Saturday, April 19, 2014

My Turn: The 2014 Kidlitoshpere Progressive Poem

Welcome to Day 19 of the Kidlitosphere PROGRESSIVE POEM, organized by the lovely and talented Irene Latham (click here to see how she sets it up each year - thank you, Irene!)  I've been watching the poem grow day by day for the last eighteen days - we've got a rhymed-couplet thing going so far, and there's a menagerie of sorts (elephant, peacock, eagle, hen and jellyfish - fun!) I appreciate the energy infused on Day 9 by Diane Mayr as well as the practical/tactical inner rhyme on Day 10, thank you, Tabatha! Tamera on Day 15 added a charm to the mix, Robyn got the poem moving toward the coast on the 16th. Now it's my turn to either go with the flow or set the poem on its ear. The former choice is a little safe - my natural inclination is to shake things up a bit. But shaking it up is risky. I do it with my own poems - look for unexpected directions, complicate the rhyme or rhythm, reach for the surprise. I don't want to get too abstract or large in scope - my own work usually goes after small details (and maybe way too often, goes for an elbow in the ribs and/or a pun.) I want to change directions or tonal registers when the effort is collaborative? Well...ummmm.....hmmmmm....should I rock the boat or glide? What's it going to be, Julie? It's down to the wire....

Okay now, I've made my decision and put my line in at the bottom, bolded so you can see what I contributed. It's a little dreamy, maybe, but I want to hold on to that mystery Irene injected while still helping the narrative move "to the coast."  Buffy Silverman, it's your turn next. And thanks to all of you for the creative nudge(s) and the willingness to put yourselves out there and have fun together!

Sitting on a rock, airing out my feelings to the universe
Acting like a peacock, only making matters that much worse;
Should I trumpet like an elephant emoting to the moon,
Or just ignore the warnings written in the rune?
Those stars can’t seal my future; it’s not inscribed in stone.
The possibilities are endless! Who could have known?
Gathering courage, spiral like an eagle after prey
Then gird my wings for whirlwind gales in realms far, far away.
But, hold it! Let’s get practical! What’s needed before I go?
Time to be tactical— I’ll ask my friends what I should stow.
And in one breath, a honeyed word whispered low— dreams —
Whose voice? I turned to see. I was shocked. Irene’s
“Each voyage starts with tattered maps; your dreams dance on this page.
Determine these dreams—then breathe them! Engage your inner sage.”
The merry hen said, “Take my sapphire eggs to charm your host.”
I tuck them close – still warm – then take my first step toward the coast
This journey will not make me rich, and yet I long to be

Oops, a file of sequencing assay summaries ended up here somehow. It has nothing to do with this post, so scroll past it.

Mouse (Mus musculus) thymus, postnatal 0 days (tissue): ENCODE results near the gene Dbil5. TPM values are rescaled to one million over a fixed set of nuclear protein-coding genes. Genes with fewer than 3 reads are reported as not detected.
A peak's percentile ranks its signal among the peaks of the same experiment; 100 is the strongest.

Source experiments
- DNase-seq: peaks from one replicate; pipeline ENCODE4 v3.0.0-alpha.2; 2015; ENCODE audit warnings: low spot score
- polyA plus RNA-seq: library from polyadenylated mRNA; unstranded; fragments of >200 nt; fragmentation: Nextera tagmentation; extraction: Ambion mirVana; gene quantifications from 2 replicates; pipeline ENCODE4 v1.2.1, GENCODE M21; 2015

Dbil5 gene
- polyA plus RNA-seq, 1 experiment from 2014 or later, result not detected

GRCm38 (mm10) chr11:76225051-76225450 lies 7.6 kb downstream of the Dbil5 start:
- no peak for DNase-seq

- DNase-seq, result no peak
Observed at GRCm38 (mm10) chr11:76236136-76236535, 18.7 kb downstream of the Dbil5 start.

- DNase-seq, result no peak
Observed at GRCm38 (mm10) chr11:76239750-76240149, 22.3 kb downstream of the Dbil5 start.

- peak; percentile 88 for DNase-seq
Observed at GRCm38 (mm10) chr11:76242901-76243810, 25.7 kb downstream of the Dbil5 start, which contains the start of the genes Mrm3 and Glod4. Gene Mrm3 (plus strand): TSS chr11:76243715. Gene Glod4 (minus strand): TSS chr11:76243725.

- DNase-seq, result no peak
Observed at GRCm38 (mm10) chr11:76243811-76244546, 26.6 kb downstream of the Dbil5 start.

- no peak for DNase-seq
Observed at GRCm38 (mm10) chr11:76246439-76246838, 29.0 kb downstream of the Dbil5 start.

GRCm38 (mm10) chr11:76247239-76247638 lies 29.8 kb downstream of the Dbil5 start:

like luminescent jellyfish, awash in mystery.
I turn and whisper, "Won't you come?" to all the beasts and birds,

Below is the chronology of contributors. Take 10 minutes and see how the poem morphed from one day to the next by clicking on the daily link - it's fascinating to have so many poets working to shape a poem, in terms of structure, technique, sound, heart, and head. Enjoy!

1 Charles at Poetry Time
2 Joy at Joy Acey
3 Donna at Mainely Write
4 Anastasia at Poet! Poet!
5 Carrie at Story Patch
6 Sheila at Sheila Renfro
7 Pat at Writer on a Horse
8 Matt at Radio, Rhythm & Rhyme
9 Diane at Random Noodling
10 Tabatha at The Opposite of Indifference
11 Linda at Write Time
12 Mary Lee at A Year of Reading
13 Janet at Live Your Poem
14 Deborah at Show--Not Tell
15 Tamera at The Writer's Whimsy
16 Robyn at Life on the Deckle Edge
17 Margaret at Reflections on the Teche
18 Irene at Live Your Poem
19 Julie at The Drift Record
20 Buffy at Buffy Silverman
21 Renee at No Water River
22 Laura at Author Amok
23 Amy at The Poem Farm
24 Linda at TeacherDance
25 Michelle at Today's Little Ditty
26 Lisa at Lisa Schroeder Books
27 Kate at Live Your Poem
28 Caroline at Caroline Starr Rose
29 Ruth at There is No Such Thing as a Godforsaken Town
30 Tara at A Teaching Life

P.S. Head over to Books Around the Table to see some of my musings this week about reading Marcel Proust for the first time.  And I'm proud to say that Doug Glover, the editor of Numero Cinq ("a warm place on a cruel web") published five of my poems for adults this month - here's the link.

Friday, April 18, 2014

Heads-Up: Progressive Poem, Proust and Poetry

A few quick heads-up: I'll be contributing the 19th line (of 30) to the 2014 Kidlitosphere Progressive Poem tomorrow, right here at The Drift Record. Today you can drop by Irene Latham's blog,  Live Your Poem  to see how it's raveling (as opposed to unraveling) so far, but don't forget to come back tomorrow to the Drift Record (and to a different blog every day in April - there will be links provided) to watch how the poem rolls forward. I see from Irene's contribution today that she's left me awash in mystery. It could become a riddle...but how will everyone solve it? Do we even want to solve it? Irene's right....mystery is a nice place for a traveler (even a jellyfish traveler) to float for awhile

If you want to read my post about All Things Proust, head over to the blog I share with my critique group, Books Around the Table. Nothing like a little Proust (or maybe I mean a lot) to make you do one of the following: 1) fall sleep (literally), 2) pull out your hair and curse (usually metaphorically), or 3) ramble once again out into the world, alert to life's charms (that's basically how I'm feeling.) Thanks, Marcel.